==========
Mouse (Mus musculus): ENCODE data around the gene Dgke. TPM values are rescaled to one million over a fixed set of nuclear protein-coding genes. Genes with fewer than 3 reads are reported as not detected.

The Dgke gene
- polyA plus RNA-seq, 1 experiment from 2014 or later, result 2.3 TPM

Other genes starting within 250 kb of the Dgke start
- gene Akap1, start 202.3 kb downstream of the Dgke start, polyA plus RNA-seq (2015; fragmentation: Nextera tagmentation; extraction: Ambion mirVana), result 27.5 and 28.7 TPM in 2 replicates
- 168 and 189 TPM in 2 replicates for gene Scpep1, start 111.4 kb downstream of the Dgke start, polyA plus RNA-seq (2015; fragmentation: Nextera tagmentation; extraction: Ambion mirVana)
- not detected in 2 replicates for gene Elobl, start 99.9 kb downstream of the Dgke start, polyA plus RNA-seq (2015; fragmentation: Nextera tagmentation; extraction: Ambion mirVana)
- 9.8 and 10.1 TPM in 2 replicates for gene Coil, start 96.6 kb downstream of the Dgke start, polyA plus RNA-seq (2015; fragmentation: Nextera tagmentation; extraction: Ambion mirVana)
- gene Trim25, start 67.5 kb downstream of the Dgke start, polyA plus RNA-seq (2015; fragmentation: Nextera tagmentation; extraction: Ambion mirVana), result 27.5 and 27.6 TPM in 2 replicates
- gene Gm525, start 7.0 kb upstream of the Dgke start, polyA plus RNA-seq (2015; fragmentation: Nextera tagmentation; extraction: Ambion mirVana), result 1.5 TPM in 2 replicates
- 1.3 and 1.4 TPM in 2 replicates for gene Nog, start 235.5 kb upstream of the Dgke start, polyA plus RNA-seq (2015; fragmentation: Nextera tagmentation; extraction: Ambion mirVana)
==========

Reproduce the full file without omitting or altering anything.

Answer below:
Mouse (Mus musculus): ENCODE data around the gene Dgke. TPM values are rescaled to one million over a fixed set of nuclear protein-coding genes. Genes with fewer than 3 reads are reported as not detected.

The Dgke gene
- polyA plus RNA-seq, 1 experiment from 2014 or later, result 2.3 TPM

Other genes starting within 250 kb of the Dgke start
- gene Akap1, start 202.3 kb downstream of the Dgke start, polyA plus RNA-seq (2015; fragmentation: Nextera tagmentation; extraction: Ambion mirVana), result 27.5 and 28.7 TPM in 2 replicates
- 168 and 189 TPM in 2 replicates for gene Scpep1, start 111.4 kb downstream of the Dgke start, polyA plus RNA-seq (2015; fragmentation: Nextera tagmentation; extraction: Ambion mirVana)
- not detected in 2 replicates for gene Elobl, start 99.9 kb downstream of the Dgke start, polyA plus RNA-seq (2015; fragmentation: Nextera tagmentation; extraction: Ambion mirVana)
- 9.8 and 10.1 TPM in 2 replicates for gene Coil, start 96.6 kb downstream of the Dgke start, polyA plus RNA-seq (2015; fragmentation: Nextera tagmentation; extraction: Ambion mirVana)
- gene Trim25, start 67.5 kb downstream of the Dgke start, polyA plus RNA-seq (2015; fragmentation: Nextera tagmentation; extraction: Ambion mirVana), result 27.5 and 27.6 TPM in 2 replicates
- gene Gm525, start 7.0 kb upstream of the Dgke start, polyA plus RNA-seq (2015; fragmentation: Nextera tagmentation; extraction: Ambion mirVana), result 1.5 TPM in 2 replicates
- 1.3 and 1.4 TPM in 2 replicates for gene Nog, start 235.5 kb upstream of the Dgke start, polyA plus RNA-seq (2015; fragmentation: Nextera tagmentation; extraction: Ambion mirVana)